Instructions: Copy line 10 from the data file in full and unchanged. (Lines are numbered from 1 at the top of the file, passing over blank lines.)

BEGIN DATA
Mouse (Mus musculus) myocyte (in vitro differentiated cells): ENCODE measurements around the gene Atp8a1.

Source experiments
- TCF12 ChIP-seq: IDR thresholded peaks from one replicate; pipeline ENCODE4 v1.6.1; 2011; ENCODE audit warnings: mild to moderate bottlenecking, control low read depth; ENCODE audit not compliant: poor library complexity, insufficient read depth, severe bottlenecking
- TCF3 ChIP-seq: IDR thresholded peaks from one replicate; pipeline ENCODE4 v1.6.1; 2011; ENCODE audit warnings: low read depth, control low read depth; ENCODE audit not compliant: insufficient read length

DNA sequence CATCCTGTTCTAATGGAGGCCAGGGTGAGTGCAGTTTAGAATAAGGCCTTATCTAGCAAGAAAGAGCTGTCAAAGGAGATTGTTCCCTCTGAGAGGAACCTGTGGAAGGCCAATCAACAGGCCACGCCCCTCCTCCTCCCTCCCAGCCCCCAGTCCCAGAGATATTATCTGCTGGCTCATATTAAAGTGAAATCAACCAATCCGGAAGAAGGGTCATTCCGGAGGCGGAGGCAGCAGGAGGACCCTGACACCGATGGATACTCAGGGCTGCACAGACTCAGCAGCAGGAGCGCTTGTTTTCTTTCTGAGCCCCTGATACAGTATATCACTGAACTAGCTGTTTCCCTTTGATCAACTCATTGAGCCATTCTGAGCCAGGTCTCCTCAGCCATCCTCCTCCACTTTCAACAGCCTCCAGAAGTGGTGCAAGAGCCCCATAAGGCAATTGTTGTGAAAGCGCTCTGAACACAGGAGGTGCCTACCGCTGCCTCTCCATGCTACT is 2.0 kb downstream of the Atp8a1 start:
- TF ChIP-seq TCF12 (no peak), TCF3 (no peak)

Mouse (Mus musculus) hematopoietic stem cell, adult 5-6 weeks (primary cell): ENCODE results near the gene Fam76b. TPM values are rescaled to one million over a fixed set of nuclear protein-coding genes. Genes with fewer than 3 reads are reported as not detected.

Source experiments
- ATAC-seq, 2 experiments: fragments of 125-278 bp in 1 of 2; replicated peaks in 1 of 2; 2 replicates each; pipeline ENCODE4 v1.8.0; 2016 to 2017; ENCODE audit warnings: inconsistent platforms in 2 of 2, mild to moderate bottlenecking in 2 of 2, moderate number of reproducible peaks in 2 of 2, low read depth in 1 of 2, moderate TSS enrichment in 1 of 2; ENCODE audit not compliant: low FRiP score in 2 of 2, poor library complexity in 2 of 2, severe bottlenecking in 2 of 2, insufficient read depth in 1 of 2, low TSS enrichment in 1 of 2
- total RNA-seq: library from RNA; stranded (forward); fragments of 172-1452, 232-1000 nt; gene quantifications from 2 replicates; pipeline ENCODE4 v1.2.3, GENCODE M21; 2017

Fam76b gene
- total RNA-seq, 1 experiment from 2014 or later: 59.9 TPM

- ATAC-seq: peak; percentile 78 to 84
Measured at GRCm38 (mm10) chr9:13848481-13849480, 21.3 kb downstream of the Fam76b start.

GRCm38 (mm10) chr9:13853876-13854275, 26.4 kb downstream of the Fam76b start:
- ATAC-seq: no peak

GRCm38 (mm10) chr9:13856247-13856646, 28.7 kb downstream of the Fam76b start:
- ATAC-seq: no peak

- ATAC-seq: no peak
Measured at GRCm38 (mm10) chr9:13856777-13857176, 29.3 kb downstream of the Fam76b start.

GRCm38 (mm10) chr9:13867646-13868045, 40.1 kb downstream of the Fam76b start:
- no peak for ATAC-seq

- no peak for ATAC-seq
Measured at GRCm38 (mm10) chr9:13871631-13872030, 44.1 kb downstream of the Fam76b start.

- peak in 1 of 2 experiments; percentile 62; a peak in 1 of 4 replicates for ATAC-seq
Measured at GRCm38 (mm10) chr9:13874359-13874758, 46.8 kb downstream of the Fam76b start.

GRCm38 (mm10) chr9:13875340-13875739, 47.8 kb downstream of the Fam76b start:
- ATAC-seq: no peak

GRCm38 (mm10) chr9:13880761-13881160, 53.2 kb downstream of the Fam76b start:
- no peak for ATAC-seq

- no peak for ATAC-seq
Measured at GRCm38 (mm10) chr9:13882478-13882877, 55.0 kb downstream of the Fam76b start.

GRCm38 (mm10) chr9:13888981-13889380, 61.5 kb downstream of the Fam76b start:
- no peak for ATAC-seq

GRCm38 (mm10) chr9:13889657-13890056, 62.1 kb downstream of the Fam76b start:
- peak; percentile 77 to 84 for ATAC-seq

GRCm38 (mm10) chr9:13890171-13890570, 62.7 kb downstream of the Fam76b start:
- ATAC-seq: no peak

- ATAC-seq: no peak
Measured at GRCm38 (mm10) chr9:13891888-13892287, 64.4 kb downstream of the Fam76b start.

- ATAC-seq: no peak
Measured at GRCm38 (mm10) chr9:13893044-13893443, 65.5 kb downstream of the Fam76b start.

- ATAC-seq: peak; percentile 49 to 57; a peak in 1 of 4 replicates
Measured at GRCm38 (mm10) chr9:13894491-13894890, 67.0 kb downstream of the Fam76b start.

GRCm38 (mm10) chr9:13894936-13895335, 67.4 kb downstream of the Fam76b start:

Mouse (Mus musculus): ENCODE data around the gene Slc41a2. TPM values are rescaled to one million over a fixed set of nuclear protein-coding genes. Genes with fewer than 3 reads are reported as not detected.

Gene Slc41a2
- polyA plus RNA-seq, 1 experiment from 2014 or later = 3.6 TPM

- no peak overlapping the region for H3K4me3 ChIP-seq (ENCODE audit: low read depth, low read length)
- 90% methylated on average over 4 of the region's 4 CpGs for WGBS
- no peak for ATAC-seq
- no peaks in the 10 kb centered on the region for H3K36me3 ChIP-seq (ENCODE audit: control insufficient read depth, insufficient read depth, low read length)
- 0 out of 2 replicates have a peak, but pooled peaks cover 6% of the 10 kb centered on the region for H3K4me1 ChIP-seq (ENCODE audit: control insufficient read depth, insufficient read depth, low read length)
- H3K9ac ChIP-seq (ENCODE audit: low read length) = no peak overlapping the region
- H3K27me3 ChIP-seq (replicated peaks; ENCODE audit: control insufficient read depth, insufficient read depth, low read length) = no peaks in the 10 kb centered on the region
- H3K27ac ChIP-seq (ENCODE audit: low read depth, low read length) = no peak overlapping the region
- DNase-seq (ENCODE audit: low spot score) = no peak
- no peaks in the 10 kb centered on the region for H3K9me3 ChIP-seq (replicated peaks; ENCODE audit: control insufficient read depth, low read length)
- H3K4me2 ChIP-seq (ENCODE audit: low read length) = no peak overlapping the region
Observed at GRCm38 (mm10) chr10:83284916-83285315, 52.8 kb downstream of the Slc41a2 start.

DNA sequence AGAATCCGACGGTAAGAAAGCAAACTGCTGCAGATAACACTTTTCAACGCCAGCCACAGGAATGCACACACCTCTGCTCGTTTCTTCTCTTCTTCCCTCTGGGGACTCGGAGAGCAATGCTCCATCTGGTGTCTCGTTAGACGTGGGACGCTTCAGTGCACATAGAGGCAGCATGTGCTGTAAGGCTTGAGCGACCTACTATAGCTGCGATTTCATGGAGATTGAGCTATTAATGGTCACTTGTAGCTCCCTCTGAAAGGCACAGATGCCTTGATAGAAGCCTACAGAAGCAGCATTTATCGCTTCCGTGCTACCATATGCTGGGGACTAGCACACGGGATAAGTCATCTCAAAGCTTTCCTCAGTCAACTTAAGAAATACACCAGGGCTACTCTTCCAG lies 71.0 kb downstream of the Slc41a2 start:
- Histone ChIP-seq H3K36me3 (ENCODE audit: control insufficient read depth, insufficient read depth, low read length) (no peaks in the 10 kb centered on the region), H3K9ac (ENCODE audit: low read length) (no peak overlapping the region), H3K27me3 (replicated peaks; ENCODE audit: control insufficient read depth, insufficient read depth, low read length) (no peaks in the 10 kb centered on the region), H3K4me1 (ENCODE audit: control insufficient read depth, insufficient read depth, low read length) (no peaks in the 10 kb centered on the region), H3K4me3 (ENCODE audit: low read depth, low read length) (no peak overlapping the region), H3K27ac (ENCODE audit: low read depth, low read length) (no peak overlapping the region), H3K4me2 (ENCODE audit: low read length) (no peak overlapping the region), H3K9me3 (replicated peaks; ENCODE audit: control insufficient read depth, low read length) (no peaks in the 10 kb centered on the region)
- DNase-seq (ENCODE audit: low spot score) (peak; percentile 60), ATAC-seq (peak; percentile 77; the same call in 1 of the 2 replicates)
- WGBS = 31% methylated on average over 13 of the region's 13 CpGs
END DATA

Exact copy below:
- total RNA-seq: library from RNA; stranded (forward); fragments of 172-1452, 232-1000 nt; gene quantifications from 2 replicates; pipeline ENCODE4 v1.2.3, GENCODE M21; 2017